I should have posted this earlier in the season instead of after 20 games (or Q1 as I’ve been calling the four NHL quarters). The weekly breakdown by team (Starting from Monday to Sunday) is below.
With talk of a compressed schedule and a bye week, this is how the NHL plays out over the season, with a slew of teams playing through four-game weeks to close off the final three weeks of the NHL season.
I would normally present a table breaking down the rested/tired splits for NHL teams for 2016-17.
|Team||B2B||Tired||Rested||% B2B Tired||DIVISION|
With the emergence of superior visualizations by Micah Blake McCurdy on hockeyviz.com, he offered the viz for these teams here that offers a more visually aesthetic alternative.
I urge you to go check out poke around the site – I used it extensively for the line combinations while writing the Yearbook. If you feel there’s value, please consider throwing some resources into the patreon to keep the site up and running.
In 2016-17, the Anaheim Ducks turn the tables on the Los Angeles Kings, hosting a bunch of games as a rested team against a tired team that flowed through LA first for Game 1.
For the better part of two seasons, the Kings have held a decidedly expansive advantage over teams traveling through southern California. I’ve gone into this in much more detail in this piece offering the perennial Stanley Cup contenders a scheduling advantage – that they also bungled to miss the playoffs in 2014-15 as outlined in that link.
This season, the Ducks have the advantage by a net four games – with eight teams traveling through Anaheim first before playing the rested Kings in Game 2.
League wide, this is how the advantage/disadvantage looks. Teams with the disadvantage (playing Game 1 against a team that will be playing a rested team in Game 2) appear in the first column, while teams with the advantage appear at the top.
To read the chart, find the team in the first column (the team playing Game 1) and line it up with the team across the top (rested team playing Game 2). The Kings example shows a 12 game lopsided balance here over the Ducks, and two times over the Coyotes – with some singles usually denoted as road contests through the East.
Toronto has a disadvantage of four games where teams play the rested Montreal Canadiens on the second game of a B2B.
Calgary also has a two game advantage over the Oilers in an area that experiences lots of teams traveling through both cities over two nights – sometimes playing through a rested team in Game 2.
The other pocket is in Florida where Tampa Bay holds the slight advantage in ’16-17.
When I do my rested/tired investigation on the NHL schedule, the focus usually ends up entirely on the team playing in the back-to-back situation. The focus has really been entirely on the second game of the back-to-back, focusing on the effect that it had on the tired team while pinpointing the advantage attained by the rested team.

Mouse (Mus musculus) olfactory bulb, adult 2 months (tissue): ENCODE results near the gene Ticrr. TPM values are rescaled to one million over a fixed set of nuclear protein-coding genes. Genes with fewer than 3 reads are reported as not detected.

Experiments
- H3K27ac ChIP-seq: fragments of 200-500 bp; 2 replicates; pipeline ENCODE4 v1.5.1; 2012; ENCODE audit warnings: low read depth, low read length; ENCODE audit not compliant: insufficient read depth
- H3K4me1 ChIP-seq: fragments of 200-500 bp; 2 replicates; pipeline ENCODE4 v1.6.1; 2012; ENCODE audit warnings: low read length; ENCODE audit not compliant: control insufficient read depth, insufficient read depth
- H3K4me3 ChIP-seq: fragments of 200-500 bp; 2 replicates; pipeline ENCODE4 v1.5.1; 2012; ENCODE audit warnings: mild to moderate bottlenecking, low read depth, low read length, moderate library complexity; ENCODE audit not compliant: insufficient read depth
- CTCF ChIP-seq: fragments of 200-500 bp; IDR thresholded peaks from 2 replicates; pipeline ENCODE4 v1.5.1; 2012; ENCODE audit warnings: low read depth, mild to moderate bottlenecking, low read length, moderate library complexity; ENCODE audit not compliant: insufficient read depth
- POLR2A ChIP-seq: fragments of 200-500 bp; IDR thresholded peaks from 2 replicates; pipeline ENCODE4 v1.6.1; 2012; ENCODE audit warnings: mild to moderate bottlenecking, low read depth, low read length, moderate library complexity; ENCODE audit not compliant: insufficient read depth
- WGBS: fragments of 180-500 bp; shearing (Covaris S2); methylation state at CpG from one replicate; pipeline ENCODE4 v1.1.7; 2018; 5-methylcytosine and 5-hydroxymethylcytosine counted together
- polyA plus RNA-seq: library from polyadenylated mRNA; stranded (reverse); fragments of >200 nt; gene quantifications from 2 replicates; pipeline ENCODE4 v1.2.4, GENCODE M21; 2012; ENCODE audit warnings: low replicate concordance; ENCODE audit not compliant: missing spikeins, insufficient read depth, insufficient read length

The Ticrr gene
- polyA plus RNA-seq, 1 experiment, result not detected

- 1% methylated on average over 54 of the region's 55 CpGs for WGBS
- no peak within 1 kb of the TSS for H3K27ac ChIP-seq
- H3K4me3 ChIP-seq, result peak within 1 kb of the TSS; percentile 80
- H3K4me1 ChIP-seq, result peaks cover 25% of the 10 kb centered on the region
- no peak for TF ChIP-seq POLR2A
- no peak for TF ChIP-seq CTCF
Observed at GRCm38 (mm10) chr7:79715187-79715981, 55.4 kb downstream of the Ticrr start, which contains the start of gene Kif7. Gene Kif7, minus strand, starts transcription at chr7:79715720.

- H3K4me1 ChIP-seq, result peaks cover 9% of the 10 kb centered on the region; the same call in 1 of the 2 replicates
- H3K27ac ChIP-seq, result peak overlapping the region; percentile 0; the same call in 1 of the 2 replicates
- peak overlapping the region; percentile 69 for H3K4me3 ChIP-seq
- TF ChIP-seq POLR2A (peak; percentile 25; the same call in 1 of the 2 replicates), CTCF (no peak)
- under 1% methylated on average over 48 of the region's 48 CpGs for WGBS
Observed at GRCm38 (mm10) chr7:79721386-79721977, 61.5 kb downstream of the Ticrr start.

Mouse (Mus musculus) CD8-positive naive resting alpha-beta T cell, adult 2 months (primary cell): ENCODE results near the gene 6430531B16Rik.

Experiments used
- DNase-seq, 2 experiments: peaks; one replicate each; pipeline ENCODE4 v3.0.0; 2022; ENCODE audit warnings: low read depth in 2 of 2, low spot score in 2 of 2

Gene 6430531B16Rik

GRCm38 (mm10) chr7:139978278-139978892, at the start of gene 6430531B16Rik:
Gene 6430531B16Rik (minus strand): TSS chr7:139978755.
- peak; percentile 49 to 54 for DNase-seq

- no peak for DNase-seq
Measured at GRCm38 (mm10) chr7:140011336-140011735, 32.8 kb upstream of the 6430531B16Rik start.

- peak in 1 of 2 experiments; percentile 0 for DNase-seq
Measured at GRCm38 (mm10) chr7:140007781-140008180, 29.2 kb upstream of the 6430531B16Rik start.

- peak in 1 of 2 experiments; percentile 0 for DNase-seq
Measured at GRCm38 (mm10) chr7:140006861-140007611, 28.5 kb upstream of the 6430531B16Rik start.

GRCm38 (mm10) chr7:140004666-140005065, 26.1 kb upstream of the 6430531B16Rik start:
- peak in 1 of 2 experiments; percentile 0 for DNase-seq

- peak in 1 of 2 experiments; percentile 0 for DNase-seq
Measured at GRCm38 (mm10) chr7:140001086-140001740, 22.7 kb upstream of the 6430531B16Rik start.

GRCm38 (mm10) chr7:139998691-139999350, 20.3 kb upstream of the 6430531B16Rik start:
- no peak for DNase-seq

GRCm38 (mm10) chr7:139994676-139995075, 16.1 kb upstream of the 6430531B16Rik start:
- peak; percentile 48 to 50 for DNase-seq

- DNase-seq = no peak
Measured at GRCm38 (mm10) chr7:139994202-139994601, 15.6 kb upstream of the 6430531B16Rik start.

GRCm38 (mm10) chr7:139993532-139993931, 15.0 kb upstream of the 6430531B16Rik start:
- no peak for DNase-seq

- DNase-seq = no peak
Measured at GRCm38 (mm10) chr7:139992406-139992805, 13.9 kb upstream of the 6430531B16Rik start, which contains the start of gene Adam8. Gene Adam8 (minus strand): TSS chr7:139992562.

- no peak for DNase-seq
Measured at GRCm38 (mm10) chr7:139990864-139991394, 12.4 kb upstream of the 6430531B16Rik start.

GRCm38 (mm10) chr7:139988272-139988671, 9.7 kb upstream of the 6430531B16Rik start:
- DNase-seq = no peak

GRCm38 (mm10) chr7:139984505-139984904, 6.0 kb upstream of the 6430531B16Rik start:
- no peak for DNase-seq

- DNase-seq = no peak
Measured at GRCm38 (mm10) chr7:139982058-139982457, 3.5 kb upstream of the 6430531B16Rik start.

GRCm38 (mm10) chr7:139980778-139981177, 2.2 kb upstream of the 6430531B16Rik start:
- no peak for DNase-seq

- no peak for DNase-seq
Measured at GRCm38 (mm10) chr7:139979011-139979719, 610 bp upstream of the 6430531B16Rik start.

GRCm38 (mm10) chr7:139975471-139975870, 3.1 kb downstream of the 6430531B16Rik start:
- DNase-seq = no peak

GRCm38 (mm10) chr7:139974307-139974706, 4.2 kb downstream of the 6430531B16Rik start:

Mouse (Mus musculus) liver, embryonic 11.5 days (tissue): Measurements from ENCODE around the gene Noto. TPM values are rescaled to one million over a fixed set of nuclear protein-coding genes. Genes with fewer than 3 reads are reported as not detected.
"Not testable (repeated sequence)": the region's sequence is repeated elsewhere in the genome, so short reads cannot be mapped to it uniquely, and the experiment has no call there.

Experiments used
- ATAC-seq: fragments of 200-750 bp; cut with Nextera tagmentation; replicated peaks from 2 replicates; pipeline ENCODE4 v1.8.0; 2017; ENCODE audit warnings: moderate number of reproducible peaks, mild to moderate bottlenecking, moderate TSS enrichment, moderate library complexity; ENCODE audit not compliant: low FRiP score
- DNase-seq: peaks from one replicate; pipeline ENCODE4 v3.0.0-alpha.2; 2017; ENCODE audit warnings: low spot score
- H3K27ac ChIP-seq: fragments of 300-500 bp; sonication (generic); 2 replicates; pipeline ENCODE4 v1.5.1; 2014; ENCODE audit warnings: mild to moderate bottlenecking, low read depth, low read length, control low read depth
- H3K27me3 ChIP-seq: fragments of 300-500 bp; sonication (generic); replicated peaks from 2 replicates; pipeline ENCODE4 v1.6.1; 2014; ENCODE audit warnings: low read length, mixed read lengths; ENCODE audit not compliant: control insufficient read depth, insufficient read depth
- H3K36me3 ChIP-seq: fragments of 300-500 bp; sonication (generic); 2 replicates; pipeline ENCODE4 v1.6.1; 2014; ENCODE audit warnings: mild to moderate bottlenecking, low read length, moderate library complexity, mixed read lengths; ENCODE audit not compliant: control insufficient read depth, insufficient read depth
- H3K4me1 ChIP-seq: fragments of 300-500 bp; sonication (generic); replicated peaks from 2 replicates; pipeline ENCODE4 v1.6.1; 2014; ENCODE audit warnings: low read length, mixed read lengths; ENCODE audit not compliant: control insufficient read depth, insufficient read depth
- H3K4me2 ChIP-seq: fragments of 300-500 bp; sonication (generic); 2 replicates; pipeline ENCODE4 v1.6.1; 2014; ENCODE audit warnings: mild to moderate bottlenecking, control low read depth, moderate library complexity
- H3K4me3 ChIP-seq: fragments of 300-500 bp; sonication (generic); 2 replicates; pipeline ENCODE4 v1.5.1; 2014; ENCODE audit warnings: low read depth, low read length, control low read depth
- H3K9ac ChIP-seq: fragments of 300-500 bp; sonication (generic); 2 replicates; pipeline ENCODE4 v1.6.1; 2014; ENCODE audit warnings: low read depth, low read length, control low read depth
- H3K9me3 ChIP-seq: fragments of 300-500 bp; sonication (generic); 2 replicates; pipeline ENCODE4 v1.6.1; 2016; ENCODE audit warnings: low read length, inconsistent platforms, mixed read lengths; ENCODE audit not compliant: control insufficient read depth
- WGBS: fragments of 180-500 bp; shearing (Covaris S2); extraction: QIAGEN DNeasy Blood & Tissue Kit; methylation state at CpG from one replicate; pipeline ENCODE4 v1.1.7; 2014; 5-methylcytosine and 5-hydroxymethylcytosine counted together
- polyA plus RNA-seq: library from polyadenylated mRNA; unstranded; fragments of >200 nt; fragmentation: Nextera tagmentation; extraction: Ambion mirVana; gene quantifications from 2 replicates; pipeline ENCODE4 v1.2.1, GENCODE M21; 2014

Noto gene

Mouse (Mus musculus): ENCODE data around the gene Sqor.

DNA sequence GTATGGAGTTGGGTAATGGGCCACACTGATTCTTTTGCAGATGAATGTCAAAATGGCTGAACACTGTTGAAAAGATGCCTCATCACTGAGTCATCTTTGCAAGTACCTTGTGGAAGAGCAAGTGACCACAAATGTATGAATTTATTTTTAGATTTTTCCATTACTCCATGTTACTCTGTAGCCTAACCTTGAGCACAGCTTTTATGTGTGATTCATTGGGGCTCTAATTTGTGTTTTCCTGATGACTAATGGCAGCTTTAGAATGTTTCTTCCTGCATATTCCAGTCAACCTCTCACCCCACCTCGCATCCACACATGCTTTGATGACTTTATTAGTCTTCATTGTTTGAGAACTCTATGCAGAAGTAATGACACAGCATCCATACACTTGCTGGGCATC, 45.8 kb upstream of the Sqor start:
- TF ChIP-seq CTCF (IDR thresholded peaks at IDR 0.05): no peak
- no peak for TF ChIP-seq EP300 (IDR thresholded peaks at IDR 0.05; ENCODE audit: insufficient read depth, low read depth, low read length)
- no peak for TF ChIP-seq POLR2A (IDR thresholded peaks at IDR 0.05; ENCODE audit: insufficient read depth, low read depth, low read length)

What about the first game? What has happened in the Game 1 of those back to backs? Is there any impact or a double whammy here that could end up costly where divisional currency can potentially cost a team a playoff spot.
Clearly the second game opponent has an advantage as a rested team, but how much of the disadvantages are really being the game one opponent?
Most back-to-back situations involve teams traveling through host cities, increasing the likelihood of lining up against two teams within the same division, offering a distinct advantage to that second team above and beyond the rested advantage, the game one team clearly lacks. Via winning percentage, we see a distinct advantage in being the second game.
To isolate the effect of being a game one team, I went back from the first lockout in 2005-06 to 2015-16 (while I hate to take away data, I didn't want to use the lockout shortened season because all teams played within their conference until the Stanley Cup finals) and compiled all the games that involve the rested and tired team in both games one and two.
Turns out that teams playing game one generally had a 50-50 chance of outright winning – that’s buoyed by a percentage of extra time points), while a rested team clearly has the advantage posting an overall winning percentage over .600. While that doesn't seem to be much of a difference, with all the focus on divisional play in the margins of error for making the playoffs, the advantage of a swing through the Anaheim-LA combination, that exists in Florida, Alberta, somewhat in Ontario, and through the New York teams, can have potential playoff ramifications.
Overall the effect is still about being the team playing a rested team and again to sequence of back-to-back.
The Division columns indicate that both teams in Games 1 & 2 belong to the same division – example, Anaheim and Los Angeles or Florida/Tampa Bay.
|SEASON||Dis Game 1 Win%||Adv Game 2 Win%||Dis Game 1 Win%||Adv Game 2 Win%||Dis Game 1 Win%||Adv Game 2 Win%|
It’s a little odd to see the drop off in games where the two teams involved in the back-to-back are not within the same division. The difference between a .514 and .488 win percentage is drastic over the sample used here with almost 10 years’ worth of games to analyze.
Game 2 teams are fairly consistent generating a minimum .612 winning percentage beating up a tired team.
I went through the shot differentials for these back to back sets in greater detail here. I’ve recreated the table here for teams playing back to back for reference.
|Non B2B GP||14168||7222||0.569|
|B2B both teams||794||397||0.552|
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